Today’s REI Classroom Lesson

In the classroom today, Larry Goins goes over the different types of tax advantage accounts, including those from an employer to those for the self-employed.

REI Classroom Summary

Larry briefly explains some of the differences between different tax advantaged accounts, including who they work for and what their benefits are.

Listen to this REI Classroom Lesson

Real Estate Investing Classroom Show Transcripts:

Mike: Welcome back to the FlipNerd.com REI Classroom, where experts from across the real estate investing industry teach you quick lessons to take your business to the next level. And now, let’s meet today’s expert host.
Larry: Hey, this is Larry Goins, today’s trainer at REI Classroom. Really excited today because today I’m going to share with you all of the different types of self-directed retirement accounts that you can use, okay?
Mike: This REI Classroom real estate lesson is sponsored by theinvestormachine.com, FlipNerd’s private investor coaching program and your blueprint to investing success.
Larry: Now, basically, there are several different types of retirement accounts. There’s individual retirement accounts, there’s employer sponsored retirement accounts, and there’s retirement plans for self-employed borrowers, okay? Now, I want to go over the five different types of IRA’s first.
You have a traditional IRA. The good thing about a traditional IRA is you can take a tax deduction when you put the money in, okay, a tax deduction when you put the money in. However, you’re also going to pay taxes when you pull it out at retirement and there is what’s called an RMD, required minimum distribution, which means when you turn 70 and a half, you have to start taking it out and you have to start paying taxes on it, okay?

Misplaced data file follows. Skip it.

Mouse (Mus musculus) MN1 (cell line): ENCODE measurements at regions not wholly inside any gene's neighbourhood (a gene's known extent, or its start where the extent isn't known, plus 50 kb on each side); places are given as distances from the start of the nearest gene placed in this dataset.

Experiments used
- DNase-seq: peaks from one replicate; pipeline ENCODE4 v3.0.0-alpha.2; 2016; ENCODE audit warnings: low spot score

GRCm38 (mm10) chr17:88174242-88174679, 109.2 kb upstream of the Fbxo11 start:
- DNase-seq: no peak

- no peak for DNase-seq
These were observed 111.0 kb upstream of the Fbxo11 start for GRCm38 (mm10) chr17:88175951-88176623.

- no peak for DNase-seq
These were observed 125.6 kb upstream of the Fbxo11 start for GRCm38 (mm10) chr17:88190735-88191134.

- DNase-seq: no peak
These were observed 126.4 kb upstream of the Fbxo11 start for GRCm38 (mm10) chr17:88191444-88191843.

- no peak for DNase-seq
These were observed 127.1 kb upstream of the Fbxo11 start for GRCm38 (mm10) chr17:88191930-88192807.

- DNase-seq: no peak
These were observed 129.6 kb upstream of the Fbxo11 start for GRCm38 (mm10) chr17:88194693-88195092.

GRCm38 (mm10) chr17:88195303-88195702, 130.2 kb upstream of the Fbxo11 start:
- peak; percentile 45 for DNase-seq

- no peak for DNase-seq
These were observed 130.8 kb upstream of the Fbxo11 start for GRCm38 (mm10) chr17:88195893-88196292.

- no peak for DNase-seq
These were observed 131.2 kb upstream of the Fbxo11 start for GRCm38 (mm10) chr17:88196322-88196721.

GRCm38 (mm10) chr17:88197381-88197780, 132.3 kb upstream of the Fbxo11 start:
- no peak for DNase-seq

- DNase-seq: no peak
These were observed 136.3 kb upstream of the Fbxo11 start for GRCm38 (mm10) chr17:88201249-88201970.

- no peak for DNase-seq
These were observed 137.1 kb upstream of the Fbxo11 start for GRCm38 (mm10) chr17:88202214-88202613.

The next is a Roth IRA, okay? Roth IRA. This is the absolute best kind of IRA there is because you don’t get a deduction when you put it in but also when you grow it up to millions of dollars, you can take it out tax free, okay. The Roth IRA is the absolute best kind of IRA other than an inherited IRA, that’s the best kind.
So the next one is a spousal IRA, okay? You can set up an IRA under a nonworking spouse’s name, okay? And it could be funded by either spouse, all right. There’s also what’s called a myRA, M-Y-R-A, that’s myra.gov, and this is an account that the government sponsors. It’s an IRA but where the government, they actually invest the money for you, okay. But nobody ever does it that has any sense or knows what they’re doing because the government is only paying 2.375% return as of this month, okay.
So the next kind of IRA is a rollover IRA or a conduit IRA and this is where you might, maybe you had a 401(k) at your employer and you wanted to basically roll that over into an IRA, maybe you left your employer, okay, and you want to roll it over to an IRA so that’s what a conduit is called or a roll over, all right?
Now, let’s talk about the five different types of employer-sponsored retirement accounts, all right? There is a 401(k). You can also have a 401(k) with a Roth component, okay. There’s a 403(b). That’s also known as a TSA or tax-sheltered annuity account. There’s also a 457(b). State and local governments typically sponsor this.
There’s also what’s called a defined benefit plan. This is basically public or private companies, self-employed and high income individuals use this. And then there’s a TSP that is a Thrift Savings Plan. Now, some of you who work at other companies, big companies that have some of these accounts, you’re typically not going to be able to self-direct them. However, what you can do, if you have a 401(k) and you’re still working with the organization, you can borrow against it, buy and sell real estate and then put the money back because you’re really just borrowing from yourself anyway. So it’s one way to take advantage of a company-sponsored 401(k).